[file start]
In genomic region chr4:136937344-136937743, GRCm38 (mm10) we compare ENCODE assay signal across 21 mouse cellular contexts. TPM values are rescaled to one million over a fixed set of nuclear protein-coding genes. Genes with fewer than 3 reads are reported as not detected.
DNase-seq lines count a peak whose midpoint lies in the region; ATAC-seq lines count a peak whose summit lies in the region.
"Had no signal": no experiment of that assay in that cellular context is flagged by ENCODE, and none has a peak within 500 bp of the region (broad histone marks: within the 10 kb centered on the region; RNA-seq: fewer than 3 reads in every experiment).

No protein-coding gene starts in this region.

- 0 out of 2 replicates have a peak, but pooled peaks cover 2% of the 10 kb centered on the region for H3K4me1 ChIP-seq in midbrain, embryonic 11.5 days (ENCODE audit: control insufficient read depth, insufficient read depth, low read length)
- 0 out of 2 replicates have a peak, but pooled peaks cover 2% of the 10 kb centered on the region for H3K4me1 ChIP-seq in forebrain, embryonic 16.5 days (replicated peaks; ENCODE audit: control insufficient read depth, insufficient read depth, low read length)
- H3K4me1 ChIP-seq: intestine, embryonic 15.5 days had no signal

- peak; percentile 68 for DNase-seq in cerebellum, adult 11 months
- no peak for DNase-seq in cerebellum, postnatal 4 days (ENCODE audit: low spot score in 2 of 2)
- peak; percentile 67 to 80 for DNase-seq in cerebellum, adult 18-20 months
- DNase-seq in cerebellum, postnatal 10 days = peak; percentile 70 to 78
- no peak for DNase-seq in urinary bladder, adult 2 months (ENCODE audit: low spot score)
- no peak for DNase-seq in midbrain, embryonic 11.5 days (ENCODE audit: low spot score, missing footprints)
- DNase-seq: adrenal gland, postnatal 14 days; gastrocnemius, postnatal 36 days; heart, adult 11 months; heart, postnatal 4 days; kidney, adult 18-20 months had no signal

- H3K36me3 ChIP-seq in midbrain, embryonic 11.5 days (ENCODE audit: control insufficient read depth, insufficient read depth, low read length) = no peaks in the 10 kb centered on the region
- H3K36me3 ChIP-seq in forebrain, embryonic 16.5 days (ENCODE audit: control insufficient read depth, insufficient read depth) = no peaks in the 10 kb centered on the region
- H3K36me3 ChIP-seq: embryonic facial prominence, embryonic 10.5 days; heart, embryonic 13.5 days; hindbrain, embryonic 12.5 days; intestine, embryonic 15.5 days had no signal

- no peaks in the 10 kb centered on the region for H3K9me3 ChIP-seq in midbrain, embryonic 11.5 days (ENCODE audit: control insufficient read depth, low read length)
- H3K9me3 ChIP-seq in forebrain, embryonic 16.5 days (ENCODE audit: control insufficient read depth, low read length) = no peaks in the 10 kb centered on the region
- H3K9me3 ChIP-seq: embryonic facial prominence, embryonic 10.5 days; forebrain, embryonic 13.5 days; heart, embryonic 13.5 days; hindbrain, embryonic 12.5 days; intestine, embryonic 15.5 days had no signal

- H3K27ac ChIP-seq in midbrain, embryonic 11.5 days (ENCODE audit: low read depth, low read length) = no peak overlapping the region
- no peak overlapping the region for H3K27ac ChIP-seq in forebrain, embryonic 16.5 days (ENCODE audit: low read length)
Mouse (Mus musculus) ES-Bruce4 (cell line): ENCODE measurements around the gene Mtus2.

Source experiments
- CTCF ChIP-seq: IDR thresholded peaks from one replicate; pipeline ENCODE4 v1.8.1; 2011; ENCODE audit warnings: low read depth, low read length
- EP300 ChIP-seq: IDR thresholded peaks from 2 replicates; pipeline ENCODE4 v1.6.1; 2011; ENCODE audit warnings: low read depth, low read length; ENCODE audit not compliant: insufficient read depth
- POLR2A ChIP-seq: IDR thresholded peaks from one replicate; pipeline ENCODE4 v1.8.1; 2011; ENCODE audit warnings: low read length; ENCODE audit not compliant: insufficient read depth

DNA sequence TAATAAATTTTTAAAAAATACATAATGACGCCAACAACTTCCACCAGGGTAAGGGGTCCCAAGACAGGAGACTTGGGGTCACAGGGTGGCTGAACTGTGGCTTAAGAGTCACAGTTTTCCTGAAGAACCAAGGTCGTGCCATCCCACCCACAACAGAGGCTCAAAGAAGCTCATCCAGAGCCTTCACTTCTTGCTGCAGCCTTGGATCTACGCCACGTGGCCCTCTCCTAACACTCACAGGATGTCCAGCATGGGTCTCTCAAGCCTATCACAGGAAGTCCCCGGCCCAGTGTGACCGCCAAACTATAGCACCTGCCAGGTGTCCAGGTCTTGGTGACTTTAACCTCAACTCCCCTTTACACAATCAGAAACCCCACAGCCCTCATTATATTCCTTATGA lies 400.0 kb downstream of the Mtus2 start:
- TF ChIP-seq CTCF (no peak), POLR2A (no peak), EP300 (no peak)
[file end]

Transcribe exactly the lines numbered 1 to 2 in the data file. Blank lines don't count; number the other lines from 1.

In genomic region chr4:136937344-136937743, GRCm38 (mm10) we compare ENCODE assay signal across 21 mouse cellular contexts. TPM values are rescaled to one million over a fixed set of nuclear protein-coding genes. Genes with fewer than 3 reads are reported as not detected.
DNase-seq lines count a peak whose midpoint lies in the region; ATAC-seq lines count a peak whose summit lies in the region.